Hull’s new approach to child obesity rests on the premise that unhealthy weight is not just a public health problem but cuts across all the council’s areas of responsibility.
With this in mind, hundreds of people have been brought together to discuss how it needs to be tackled, leading to the emergence of 12 themes.
Obesity rates in Reception and Year 6 are higher than the England average and on an upward trajectory. About 8,000 four to 11-year-olds are currently overweight and obese in the city, a figure that has helped to contextualise the problem for elected members.
Deprivation and unhealthy weight are strongly linked and Hull is one of the most deprived cities in the country. Just over 17 per cent of children are overweight or obese in the fifth most deprived quintile, compared to 9 per cent in the least deprived quintile.
Increasing recognition of the complexity of the child obesity problem, and work from Leeds Beckett University on the need for a more holistic approach, has led to a rethink in Hull.
More than 80 council staff, elected members and partner and voluntary sector representatives were brought together at the city’s Guildhall for the first obesity mapping session. Twelve interlinked themes emerged; Active travel, early years, education and schools, places to be active, food environment, nutrition and cooking, family norms and parenting, community physical activity, campaigns and awareness, knowledge and experience of health professionals, mental health, poverty and technology.
Carrying out the exercise demonstrated how the issue of obesity related to all areas of council work.
Claire Farrow, Hull City Council’s Public Health Lead for Behaviour Change, said: “It helped people to understand it is not just about eating less and personal choices; it is about where people live and how much money they have in their pocket and how they are feeling about themselves.”
It has been a long and work intensive process. The fifth conversation is scheduled for January 2020. In the meantime, ongoing work to tackle child obesity is beginning to incorporate what has been learnt. Healthy eating and access to healthy food is one of the main focuses/opportunities for change.
Healthy cooking on a budget has been delivered by the healthy lifestyles team, paid for in part by public health money. Some 28 staff from the voluntary sector, children’s centres, which are based in some of the most deprived wards, youth centre staff, and volunteers have been trained to deliver a programme of practical sessions with the aim of “feeding a family for a fiver”.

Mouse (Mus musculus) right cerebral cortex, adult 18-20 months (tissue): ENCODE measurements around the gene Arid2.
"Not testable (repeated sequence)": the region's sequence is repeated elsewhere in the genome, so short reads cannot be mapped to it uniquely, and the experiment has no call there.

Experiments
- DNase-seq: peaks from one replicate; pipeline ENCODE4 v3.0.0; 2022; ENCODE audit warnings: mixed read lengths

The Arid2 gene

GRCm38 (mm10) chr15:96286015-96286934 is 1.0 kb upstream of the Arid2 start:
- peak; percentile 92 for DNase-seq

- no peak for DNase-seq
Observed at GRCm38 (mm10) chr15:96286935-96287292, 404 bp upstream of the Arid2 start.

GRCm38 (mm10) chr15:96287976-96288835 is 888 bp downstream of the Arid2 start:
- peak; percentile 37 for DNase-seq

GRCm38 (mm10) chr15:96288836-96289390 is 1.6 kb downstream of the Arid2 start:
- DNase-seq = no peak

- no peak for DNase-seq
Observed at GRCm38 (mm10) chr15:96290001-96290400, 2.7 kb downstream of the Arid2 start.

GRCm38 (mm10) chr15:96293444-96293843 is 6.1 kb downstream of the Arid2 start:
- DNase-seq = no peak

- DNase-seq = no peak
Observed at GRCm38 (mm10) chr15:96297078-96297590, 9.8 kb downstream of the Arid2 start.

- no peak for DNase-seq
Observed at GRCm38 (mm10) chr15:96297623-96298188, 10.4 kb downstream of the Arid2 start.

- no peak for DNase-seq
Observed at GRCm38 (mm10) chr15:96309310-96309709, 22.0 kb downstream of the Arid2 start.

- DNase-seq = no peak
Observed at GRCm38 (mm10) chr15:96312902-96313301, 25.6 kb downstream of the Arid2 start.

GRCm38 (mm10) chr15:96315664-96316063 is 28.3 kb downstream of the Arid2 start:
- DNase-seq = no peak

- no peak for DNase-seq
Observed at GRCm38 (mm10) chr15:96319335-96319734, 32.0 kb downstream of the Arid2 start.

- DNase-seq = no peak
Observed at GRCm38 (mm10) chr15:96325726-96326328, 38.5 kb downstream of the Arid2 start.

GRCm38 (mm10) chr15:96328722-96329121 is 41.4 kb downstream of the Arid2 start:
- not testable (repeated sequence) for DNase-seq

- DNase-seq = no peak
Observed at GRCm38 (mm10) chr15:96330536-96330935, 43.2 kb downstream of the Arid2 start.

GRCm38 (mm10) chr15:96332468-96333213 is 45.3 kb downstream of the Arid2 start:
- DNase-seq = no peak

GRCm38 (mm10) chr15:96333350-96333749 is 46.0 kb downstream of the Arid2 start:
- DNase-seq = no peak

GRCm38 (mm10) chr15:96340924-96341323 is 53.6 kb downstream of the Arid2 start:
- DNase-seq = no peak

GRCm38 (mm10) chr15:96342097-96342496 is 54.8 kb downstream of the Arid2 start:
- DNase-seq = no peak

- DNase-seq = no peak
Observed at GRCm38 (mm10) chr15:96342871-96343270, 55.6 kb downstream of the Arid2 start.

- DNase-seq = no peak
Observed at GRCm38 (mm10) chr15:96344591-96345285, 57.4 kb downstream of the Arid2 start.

Over the last two years nearly 400 parents have attended and developed their cooking skills.
A Healthy Holidays pilot project targeted at the four most deprived wards in the city, which also have the highest rates of obesity, has proved immensely popular. It provided positive activities for children during the summer holidays, along with a food offer. Some 60 per cent of participants were in receipt of Free School Meals.
Hull Food Partnership, made up of number of voluntary sector organisations and the city council, is working collaboratively to improve the food offer. It achieved the Bronze Sustainable Food cities award in 2019 and spearheaded the Soil Association’s Veg Cities campaign in the city to encourage children to eat more vegetables.
It also runs a popular campaign to promote soup. Local cafes and restaurants that provide fresh soup and shops which sell fresh vegetables are promoted through the Partnership website and via social media.
The new approach moves away from the tendency to put child obesity in to a public health silo.
Strategic buy-in and support are essential for a WSA. The causal map helps stakeholders and politicians to appreciate the complexity of the problem and its long term nature.
Part of this work is to harness community action. A community consultation in priority wards where obesity is highest will ask residents what they want to see and what initiatives are the right ones.
With this in mind, a decision was taken to reframe “childhood obesity” as “childhood healthy weight”, to move away from a medicalised view of the issue.
How will the approach be sustained?
Tackling child obesity is a strategic priority and the plan is to keep it at the top of the agenda.
Momentum will be maintained by “telling the story in different way” and linking it to other issues and agendas, such as poverty, inequality and the council’s Fairness Hull Commission.
Cllr Gwen Lunn, Cabinet Member – Portfolio: Adult Services and Public Health, said: "Hull's whole systems approach ensures joined-up thinking and working across the council, with our partners and with businesses and communities. It gives us the opportunity to create an environment where our children are more likely to eat healthily and be active and give us the best chance of having an impact on childhood healthy weight."
Claire Farrow, Hull City Council’s Public Health Lead for Behaviour Change